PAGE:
Pouce Coupe set aside decision to remove Mayor Michetti from committees and boards following court order

POUCE COUPE, B.C. -Following a court order, the Village of Pouce Coupe says that a special council meeting on …

POUCE COUPE, B.C. -Following a court order, the Village of Pouce Coupe says that a special council meeting on February 20th, removing Mayor Lorraine Michetti from all committees and boards, was invalid.

The village announced the decision on Facebook Friday, adding it had “consented to a court order setting aside the decisions made at that meeting”.

Council held the emergency meeting also requesting Michetti’s resignations after a controversial social media post she had published.

According to a petition to the court filed by Michetti on May 5th, the mayor wasn’t given enough notice of the meeting.

“Under section 126 of the community charter, the mayor can call a special meeting. In addition, two or more council members can call a special council meeting but only if they made a request in writing to the mayor and the mayor does not make arrangements within 24 hours of receiving the request to call a special meeting to be held within the next seven days,” said Michetti’s petition to the Supreme Court of B.C. against the Village.

Michetti claims she did not get notice of the meeting until a text was sent out from CAO Chris Leggett at 10:48 p.m. on February 19th.

“Hi Everyone, the special meeting is set for tomorrow at noon. Saturday the 20th. Due to the importance of it, I will drive to assist. I haven’t been able to reach Donna (White), though…I will try again in the morning. The Mayor has been notified of the meeting,” read the CAO’s text following the Village’s Facebook post announcing the meeting ten minutes prior.

The civil case document states Michetti didn’t receive any other notice nor an agenda for the meeting.

Along with only receiving notice 13 hours before the meeting, the document further states Michetti wasn’t given the purpose of the meeting.

“Council’s conduct also contravenes its own code of conduct, which includes a provision to ensure that a Council member who is subject to a complaint is entitled to a fair process including at least two weeks to prepare a response to allegations, a written report setting out the breaches, and an opportunity to make representations to Council.”

The petition states Michetti was denied reasonable notice and basic fairness. It asks for the meeting to be set aside so Michetti can address the serious issues raised by council.

The post published on Michetti’s Facebook page circulated social media around the Peace Region, resulting in multiple statements from Peace Region leaders.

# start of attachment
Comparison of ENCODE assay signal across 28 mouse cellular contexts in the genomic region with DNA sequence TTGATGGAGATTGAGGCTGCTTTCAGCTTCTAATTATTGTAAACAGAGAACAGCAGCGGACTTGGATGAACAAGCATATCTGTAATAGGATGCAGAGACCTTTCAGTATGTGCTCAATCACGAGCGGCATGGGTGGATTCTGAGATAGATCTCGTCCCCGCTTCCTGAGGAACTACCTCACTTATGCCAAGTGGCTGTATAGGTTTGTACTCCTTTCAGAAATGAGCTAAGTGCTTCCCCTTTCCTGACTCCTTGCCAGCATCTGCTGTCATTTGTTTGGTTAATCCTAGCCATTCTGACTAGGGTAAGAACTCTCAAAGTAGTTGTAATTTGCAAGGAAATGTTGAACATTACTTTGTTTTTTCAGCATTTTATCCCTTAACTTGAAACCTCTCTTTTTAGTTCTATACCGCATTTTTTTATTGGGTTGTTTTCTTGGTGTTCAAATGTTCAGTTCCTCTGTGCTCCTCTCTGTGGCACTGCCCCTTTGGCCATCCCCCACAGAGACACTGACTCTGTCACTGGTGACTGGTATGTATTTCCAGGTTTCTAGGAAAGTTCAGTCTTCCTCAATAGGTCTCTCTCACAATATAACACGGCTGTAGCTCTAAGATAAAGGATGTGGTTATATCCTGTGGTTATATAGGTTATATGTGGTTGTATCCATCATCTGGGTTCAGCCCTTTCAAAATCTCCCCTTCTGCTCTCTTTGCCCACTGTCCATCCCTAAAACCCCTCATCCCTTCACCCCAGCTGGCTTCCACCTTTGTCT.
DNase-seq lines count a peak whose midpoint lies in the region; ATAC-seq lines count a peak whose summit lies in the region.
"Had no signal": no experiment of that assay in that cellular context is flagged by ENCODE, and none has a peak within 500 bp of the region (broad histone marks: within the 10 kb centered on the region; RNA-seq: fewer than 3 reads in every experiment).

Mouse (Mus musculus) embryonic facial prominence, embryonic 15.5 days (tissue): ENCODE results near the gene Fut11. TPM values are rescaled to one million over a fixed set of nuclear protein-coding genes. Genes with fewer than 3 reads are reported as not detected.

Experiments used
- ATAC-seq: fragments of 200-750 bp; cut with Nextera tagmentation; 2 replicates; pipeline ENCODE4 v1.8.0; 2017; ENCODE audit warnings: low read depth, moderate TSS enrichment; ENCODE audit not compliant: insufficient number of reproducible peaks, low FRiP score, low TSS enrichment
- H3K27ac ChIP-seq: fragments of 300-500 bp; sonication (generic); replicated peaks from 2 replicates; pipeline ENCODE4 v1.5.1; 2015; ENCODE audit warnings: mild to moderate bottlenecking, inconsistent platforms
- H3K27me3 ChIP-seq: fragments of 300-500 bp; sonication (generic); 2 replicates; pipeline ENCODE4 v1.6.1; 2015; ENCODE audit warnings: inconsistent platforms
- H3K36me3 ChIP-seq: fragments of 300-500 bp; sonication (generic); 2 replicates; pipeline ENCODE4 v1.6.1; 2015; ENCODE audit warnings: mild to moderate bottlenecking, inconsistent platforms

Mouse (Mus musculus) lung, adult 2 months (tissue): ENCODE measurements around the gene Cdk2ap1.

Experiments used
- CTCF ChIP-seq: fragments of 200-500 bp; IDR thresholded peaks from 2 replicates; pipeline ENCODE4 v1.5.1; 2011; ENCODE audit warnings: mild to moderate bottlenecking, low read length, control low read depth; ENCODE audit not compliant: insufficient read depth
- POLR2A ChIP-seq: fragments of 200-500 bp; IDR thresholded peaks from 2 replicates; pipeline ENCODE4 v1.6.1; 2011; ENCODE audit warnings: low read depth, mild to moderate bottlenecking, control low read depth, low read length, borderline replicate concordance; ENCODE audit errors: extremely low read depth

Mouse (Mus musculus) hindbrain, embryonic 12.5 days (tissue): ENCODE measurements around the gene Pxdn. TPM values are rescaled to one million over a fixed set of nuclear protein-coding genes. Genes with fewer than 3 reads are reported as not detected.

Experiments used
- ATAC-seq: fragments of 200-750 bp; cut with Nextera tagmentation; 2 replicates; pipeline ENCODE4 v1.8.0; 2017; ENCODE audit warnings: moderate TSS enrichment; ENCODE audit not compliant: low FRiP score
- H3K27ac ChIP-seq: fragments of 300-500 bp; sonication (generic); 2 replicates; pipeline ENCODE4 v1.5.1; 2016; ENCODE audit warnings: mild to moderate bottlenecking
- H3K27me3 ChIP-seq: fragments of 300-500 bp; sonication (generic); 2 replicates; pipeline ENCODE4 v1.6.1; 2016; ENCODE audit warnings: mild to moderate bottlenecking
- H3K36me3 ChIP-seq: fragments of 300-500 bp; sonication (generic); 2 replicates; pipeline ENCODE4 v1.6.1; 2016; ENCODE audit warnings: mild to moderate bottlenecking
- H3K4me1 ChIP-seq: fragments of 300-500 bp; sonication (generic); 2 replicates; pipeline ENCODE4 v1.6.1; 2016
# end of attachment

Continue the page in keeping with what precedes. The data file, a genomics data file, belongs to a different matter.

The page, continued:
Michetti’s Facebook post read, “Don’t want pipeline’s? They want to protect our land. Yeah ok”, followed by pictures of garbage-covered properties.

Two councillors had stepped down following the post, which Michetti refused to do.

On February 19th, Michetti responded to the sentiments expressed by residents labelling the comments as racist and hateful towards First Nations of the Peace.

In the statement, Michetti apologized to those offended by the post and said, “it was directed to address an issue that was not of cultural nature”.

“Beginning now, I will be taking a proactive approach to address the cultural indifference that has been embedded into our communities by learning more about diverse cultural people in our area, and I will that by taking an awareness and learning program that is currently available by a First Nations member of our community,” says Michetti’s statement.

The apology was written by Richard Mineault after Michetti reached out to him to participate in a cultural awareness workshop. Michetti claims she spent four hours with Mineault and was charged $100.

Protests, led by Mineault, continued for several months outside the village office following the comments.

At a special meeting on June 30th, William Lindsay was appointed Chief Election Officer and Pauline Laidman as Deputy Chief Election Officer for the by-election to fill the empty council seats.

An election date was discussed during the meeting, with the election officers leaning towards September 18th, 2021. Lindsay has 80 days to set a general voting day.

The petition to the court can be viewed below:

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